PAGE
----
Opioid Use and Prostate Health


I found an interesting article in a recently published issue of the Journal of Addiction Medicine, Vol 7 (1) pages 58-65. This article describes the effect of opioids on PSA (prostate specific antigen) scores.

PSA is an enzyme normally found in low levels in the blood of men with healthy prostates. It’s elevated in a variety of prostate diseases. Notably, it’s elevated in men with prostate cancer, but it can also be elevated from other ailments that cause inflammation of the prostate.

Routine screening of men through checking the PSA levels is controversial, and some experts say routine screening of PSA leads to unnecessary prostate biopsies. They also say screening doesn’t reduce deaths from prostate cancer. However, many men specifically ask for PSA screening, and many doctors still check the PSA levels as part of a routine physical. PSA levels can be followed after a patient has been treated for prostate cancer, and elevated levels can mean a recurrence of the cancer.

In this study of Iranian men, male opioid addicts had 28% lower PSA levels than subjects that didn’t use opioids.

We already know that opioid use is associated with lower serum testosterone levels, so the authors of the study postulated that lower testosterone levels lead to lower PSA levels, but this was not the case, at least in this group of men. There was no correlation between serum testosterone levels and PSA levels in this study, so it did not appear that testosterone levels caused the lowered PSA levels.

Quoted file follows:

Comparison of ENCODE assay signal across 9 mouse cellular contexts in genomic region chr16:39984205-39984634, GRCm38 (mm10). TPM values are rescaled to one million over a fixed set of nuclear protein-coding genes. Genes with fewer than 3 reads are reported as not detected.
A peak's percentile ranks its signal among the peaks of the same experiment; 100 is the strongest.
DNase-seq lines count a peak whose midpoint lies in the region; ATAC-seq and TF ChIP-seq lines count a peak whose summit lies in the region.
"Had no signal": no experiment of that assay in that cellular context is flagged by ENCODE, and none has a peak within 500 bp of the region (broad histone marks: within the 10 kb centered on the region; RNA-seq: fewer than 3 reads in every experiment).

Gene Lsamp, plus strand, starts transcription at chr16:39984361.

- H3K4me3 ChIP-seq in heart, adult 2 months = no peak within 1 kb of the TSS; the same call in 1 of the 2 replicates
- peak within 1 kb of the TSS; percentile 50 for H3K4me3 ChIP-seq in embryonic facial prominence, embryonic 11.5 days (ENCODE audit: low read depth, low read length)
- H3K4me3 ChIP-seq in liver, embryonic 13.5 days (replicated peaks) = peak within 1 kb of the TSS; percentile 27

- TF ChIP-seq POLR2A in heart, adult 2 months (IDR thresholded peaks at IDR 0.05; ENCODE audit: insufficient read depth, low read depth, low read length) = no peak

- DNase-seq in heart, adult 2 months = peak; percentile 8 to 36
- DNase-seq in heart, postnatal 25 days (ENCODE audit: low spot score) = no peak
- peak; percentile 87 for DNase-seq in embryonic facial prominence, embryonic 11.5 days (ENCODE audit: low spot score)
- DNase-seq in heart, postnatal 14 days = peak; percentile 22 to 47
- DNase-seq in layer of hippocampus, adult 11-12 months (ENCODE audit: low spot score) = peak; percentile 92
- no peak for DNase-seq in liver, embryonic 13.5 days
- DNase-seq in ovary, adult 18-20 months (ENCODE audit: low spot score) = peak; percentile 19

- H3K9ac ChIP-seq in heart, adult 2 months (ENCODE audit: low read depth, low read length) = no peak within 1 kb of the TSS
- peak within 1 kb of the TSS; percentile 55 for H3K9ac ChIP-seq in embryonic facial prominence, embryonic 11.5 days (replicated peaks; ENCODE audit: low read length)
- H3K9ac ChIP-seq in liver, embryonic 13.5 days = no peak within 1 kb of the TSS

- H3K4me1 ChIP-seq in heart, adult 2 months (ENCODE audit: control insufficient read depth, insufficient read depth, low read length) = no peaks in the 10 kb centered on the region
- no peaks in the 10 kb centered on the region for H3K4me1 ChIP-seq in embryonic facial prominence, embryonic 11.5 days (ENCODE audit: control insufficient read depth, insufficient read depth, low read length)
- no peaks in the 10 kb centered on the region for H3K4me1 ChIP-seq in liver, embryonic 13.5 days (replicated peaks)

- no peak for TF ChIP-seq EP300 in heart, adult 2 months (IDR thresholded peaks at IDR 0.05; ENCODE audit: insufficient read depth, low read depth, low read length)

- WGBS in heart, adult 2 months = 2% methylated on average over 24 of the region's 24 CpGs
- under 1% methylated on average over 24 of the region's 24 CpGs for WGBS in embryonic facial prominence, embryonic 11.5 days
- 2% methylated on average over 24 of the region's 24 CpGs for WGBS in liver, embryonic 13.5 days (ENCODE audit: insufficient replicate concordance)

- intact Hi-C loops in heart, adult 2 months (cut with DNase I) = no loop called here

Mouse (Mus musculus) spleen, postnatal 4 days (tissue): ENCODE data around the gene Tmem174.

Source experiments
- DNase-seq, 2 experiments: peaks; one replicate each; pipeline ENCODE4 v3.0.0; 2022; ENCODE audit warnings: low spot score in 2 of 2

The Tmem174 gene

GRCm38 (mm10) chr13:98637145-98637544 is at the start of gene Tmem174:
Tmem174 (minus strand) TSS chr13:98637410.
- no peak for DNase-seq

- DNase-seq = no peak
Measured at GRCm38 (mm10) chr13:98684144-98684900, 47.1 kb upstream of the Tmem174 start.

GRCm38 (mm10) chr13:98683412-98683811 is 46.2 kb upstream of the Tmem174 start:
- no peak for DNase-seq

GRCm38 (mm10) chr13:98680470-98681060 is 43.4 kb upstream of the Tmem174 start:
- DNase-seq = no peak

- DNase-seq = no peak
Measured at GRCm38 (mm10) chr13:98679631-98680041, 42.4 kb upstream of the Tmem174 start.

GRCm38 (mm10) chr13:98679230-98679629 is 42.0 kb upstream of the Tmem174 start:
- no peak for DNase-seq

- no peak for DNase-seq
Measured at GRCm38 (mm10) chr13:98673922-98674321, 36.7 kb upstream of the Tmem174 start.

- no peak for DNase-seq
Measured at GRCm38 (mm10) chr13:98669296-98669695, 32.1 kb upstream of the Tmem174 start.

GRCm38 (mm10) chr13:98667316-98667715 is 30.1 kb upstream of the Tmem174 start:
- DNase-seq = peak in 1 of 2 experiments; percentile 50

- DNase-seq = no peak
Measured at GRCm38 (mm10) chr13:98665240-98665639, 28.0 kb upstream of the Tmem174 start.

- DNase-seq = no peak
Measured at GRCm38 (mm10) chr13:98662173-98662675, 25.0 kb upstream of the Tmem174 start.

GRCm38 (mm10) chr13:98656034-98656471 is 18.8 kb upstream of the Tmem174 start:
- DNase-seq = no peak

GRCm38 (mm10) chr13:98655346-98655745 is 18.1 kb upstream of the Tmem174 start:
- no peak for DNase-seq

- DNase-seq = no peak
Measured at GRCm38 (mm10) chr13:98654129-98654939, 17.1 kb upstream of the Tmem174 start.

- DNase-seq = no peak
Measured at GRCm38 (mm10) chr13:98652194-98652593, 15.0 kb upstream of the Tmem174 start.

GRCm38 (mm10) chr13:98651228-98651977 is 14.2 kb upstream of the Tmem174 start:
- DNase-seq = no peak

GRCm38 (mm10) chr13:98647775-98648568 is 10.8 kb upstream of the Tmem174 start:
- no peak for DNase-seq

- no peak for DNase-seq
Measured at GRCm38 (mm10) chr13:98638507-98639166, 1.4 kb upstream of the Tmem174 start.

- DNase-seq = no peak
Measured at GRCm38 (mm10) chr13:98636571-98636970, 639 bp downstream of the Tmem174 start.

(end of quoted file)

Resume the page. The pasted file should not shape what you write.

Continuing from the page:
Since prostate biopsies are performed on men with elevated PSAs the study authors were concerned that in opioid addicts, their lower PSA levels will fall below the threshold for biopsy. This could mean cancers could be missed in opioid users that might be detected in non-opioid users. Therefore, prostate cancers may not be detected in opioid addicts until the cancer is more advanced.

Indeed, in this study, more the men on opioids who were diagnosed with prostate cancer during the study period had higher grade prostate cancer than the men not on opioids who were diagnosed with prostate cancer during the study period.

This study suggests that for men on long-term opioids, PSA cut-offs should be lowered when deciding if the patient needs an evaluation for possible prostate cancer.

4 responses to this post.

  1. Posted by Andrew Hethcox on March 18, 2013 at 1:21 pm

    Would it be likely that the same result’s would occur with long-term Suboxone use?


    • Yes, it occurs with any opioid. There’s some evidence that it’s more likely with longer-acting opioids like methadone, buprenorphine, and sustained release versions of oxycodone or morphine.
      hope you are doing well.


  2. Posted by Kathy Templeton on March 10, 2017 at 8:06 pm

    My husband had seed Imani for prostate cancer in 2005. In 2017 his psa increased to 4. He has been on hydrocodone for 16 years. Never an increase or a more potent drug. Why after almost 17 years!


  3. I would think the ER & SR/long acting are usually for around the clock pain management & are in the system at active levels on a nearly continual hours. IR meds would have more spikes & drops and would take longer to have the same effects as the Long Acting medication users.


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